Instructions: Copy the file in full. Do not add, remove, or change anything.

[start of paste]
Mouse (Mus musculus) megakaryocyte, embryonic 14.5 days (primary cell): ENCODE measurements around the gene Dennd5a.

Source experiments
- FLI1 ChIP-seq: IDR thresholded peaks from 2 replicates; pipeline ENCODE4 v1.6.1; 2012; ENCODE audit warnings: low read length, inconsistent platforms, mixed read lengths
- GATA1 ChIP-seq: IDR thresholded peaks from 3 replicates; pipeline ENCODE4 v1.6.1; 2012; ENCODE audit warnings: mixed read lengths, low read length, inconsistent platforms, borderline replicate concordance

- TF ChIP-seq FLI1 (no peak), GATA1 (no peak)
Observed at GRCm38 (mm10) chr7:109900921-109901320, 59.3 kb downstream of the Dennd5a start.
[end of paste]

Mouse (Mus musculus) megakaryocyte, embryonic 14.5 days (primary cell): ENCODE measurements around the gene Dennd5a.

Source experiments
- FLI1 ChIP-seq: IDR thresholded peaks from 2 replicates; pipeline ENCODE4 v1.6.1; 2012; ENCODE audit warnings: low read length, inconsistent platforms, mixed read lengths
- GATA1 ChIP-seq: IDR thresholded peaks from 3 replicates; pipeline ENCODE4 v1.6.1; 2012; ENCODE audit warnings: mixed read lengths, low read length, inconsistent platforms, borderline replicate concordance

- TF ChIP-seq FLI1 (no peak), GATA1 (no peak)
Observed at GRCm38 (mm10) chr7:109900921-109901320, 59.3 kb downstream of the Dennd5a start.